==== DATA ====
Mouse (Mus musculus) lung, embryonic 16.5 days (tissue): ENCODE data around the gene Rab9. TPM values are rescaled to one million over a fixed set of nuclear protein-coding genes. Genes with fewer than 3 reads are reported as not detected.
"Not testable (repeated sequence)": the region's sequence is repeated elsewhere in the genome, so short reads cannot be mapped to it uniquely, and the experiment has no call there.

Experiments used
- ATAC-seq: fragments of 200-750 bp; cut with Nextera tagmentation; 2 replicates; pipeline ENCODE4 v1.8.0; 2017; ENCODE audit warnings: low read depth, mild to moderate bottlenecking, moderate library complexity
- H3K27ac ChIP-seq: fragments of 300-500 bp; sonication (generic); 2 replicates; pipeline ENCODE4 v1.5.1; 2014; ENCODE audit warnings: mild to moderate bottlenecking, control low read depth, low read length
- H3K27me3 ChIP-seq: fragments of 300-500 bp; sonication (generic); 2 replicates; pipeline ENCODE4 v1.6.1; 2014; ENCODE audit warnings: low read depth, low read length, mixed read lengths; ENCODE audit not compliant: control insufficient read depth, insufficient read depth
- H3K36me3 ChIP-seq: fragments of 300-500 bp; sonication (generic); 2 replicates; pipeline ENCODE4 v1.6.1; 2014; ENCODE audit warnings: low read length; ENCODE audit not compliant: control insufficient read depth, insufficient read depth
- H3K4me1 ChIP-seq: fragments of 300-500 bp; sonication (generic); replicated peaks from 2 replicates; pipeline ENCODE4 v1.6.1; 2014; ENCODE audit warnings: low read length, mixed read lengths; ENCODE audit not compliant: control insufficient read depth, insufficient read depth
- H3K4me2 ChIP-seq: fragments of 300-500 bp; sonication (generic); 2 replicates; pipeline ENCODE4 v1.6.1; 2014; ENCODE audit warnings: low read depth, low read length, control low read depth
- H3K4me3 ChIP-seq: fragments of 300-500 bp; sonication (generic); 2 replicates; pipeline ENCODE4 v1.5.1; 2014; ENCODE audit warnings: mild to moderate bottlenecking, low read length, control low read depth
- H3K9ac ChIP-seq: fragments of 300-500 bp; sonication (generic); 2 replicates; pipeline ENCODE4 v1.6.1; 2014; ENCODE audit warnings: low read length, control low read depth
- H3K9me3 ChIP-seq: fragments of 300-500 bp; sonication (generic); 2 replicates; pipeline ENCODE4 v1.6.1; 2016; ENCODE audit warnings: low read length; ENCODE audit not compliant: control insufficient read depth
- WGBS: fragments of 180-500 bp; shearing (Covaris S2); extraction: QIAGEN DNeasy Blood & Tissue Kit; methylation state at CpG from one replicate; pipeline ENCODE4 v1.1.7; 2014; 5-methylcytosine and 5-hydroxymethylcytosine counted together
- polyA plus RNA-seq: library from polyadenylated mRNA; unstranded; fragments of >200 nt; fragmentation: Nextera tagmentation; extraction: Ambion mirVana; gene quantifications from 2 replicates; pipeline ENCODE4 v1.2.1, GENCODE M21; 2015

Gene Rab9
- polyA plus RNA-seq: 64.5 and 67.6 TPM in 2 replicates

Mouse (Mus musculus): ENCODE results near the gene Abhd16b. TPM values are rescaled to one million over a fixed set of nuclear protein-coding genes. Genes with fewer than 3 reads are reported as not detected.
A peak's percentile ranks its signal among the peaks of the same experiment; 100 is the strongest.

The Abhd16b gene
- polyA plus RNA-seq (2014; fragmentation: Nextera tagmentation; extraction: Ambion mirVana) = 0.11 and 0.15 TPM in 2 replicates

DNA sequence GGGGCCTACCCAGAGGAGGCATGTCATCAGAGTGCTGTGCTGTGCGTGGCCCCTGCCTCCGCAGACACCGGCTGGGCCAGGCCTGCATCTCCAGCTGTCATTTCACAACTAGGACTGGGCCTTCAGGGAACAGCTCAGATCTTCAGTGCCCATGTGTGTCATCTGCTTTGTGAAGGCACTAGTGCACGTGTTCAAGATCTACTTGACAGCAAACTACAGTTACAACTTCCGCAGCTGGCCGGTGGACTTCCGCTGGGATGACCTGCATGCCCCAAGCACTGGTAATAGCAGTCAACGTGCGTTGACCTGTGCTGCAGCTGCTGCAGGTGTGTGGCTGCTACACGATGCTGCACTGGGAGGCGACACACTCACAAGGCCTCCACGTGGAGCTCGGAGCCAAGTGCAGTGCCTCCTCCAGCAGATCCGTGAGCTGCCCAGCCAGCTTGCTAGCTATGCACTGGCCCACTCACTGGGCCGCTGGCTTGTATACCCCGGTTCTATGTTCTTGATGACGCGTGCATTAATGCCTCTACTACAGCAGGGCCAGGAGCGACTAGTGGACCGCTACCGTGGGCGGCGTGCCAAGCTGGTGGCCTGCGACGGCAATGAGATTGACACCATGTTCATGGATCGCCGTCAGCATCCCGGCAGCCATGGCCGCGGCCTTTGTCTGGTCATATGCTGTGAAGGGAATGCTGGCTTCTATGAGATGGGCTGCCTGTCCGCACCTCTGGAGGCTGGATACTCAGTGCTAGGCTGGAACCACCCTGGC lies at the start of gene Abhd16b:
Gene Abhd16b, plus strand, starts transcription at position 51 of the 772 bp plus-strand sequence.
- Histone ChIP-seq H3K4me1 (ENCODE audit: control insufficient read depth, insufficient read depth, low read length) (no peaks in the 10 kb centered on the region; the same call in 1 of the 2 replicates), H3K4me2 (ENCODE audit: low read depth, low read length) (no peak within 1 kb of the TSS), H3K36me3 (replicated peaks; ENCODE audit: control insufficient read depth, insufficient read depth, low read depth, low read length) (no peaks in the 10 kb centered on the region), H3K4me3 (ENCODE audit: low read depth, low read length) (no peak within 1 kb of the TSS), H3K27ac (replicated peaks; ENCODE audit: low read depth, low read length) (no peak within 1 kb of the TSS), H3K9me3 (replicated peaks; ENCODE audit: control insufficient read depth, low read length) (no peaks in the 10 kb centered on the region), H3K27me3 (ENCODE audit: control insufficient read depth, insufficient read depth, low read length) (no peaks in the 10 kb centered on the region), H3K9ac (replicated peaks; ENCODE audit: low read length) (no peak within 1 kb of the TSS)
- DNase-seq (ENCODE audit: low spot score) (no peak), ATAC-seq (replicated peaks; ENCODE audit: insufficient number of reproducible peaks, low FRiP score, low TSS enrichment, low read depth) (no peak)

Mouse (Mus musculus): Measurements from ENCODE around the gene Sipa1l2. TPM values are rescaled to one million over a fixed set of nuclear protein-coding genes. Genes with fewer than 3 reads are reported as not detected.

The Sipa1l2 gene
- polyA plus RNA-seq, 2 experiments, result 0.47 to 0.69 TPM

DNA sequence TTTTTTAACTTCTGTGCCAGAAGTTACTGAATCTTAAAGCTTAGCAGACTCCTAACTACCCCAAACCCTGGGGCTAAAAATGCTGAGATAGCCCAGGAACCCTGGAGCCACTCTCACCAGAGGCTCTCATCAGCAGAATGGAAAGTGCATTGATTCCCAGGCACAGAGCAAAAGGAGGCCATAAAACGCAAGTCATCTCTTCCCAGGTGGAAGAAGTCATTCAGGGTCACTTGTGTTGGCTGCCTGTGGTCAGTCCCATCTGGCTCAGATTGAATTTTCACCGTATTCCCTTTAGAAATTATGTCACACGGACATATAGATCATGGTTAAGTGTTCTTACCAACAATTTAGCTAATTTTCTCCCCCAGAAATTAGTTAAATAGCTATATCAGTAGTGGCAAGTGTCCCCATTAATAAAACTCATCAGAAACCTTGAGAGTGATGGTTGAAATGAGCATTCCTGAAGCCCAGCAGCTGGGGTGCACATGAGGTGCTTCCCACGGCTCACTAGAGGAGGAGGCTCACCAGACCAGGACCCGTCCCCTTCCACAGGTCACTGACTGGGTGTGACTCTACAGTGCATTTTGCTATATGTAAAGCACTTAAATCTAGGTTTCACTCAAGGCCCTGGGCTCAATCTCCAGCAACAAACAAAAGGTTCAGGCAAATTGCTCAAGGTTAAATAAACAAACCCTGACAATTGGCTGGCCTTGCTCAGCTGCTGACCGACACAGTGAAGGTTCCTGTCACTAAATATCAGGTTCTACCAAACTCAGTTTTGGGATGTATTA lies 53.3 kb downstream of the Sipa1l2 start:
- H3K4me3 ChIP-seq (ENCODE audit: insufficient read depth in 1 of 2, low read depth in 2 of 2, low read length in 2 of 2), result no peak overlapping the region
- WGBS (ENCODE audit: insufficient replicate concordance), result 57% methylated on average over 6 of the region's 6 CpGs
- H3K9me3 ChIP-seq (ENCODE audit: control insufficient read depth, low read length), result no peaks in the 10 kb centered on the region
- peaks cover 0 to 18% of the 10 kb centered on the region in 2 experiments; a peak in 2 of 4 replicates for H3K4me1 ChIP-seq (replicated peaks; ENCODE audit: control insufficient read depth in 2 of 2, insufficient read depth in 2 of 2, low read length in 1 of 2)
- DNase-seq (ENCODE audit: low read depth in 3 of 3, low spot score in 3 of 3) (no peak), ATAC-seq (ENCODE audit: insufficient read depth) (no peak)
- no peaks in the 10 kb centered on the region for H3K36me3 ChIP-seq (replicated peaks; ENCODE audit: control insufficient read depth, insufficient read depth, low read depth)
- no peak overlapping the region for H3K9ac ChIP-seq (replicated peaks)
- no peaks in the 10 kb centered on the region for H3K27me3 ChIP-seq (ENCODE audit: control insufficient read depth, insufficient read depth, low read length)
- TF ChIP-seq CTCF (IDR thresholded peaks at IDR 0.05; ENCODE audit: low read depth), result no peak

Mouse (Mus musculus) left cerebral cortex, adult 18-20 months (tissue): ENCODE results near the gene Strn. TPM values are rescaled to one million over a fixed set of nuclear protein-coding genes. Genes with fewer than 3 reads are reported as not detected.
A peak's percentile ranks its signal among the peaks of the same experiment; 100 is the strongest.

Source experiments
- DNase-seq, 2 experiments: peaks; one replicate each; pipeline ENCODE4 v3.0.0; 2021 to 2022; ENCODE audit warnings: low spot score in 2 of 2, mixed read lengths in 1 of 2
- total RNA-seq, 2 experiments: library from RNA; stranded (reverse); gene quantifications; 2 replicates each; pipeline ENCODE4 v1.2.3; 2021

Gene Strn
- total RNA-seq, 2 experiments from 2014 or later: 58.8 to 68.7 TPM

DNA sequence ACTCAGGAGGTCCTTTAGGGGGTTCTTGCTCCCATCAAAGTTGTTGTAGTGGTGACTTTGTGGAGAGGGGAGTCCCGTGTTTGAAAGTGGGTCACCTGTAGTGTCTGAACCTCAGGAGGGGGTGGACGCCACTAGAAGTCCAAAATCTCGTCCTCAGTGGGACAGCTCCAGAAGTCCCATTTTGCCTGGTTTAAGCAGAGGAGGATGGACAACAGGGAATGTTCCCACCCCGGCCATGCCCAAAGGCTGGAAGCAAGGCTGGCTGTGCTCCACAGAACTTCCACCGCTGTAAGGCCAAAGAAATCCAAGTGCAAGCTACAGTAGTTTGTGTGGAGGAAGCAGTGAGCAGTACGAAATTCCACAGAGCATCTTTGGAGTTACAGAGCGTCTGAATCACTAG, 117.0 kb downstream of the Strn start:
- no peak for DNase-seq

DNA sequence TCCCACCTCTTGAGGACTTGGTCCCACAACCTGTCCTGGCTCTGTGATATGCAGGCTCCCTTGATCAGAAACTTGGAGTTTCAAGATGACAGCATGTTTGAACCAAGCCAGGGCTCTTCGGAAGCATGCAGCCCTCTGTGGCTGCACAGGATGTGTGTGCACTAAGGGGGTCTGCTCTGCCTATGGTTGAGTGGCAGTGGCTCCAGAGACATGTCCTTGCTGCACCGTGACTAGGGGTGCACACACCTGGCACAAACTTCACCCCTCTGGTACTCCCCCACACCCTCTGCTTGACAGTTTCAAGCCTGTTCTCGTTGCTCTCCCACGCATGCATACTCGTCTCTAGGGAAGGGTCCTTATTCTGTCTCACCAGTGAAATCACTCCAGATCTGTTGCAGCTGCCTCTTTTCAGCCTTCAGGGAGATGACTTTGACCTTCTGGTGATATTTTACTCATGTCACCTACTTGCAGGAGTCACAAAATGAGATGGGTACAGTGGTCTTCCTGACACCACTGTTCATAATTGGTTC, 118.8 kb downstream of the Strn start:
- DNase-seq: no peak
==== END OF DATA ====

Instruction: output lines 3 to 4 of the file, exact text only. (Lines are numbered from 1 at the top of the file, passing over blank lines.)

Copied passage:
Experiments used
- ATAC-seq: fragments of 200-750 bp; cut with Nextera tagmentation; 2 replicates; pipeline ENCODE4 v1.8.0; 2017; ENCODE audit warnings: low read depth, mild to moderate bottlenecking, moderate library complexity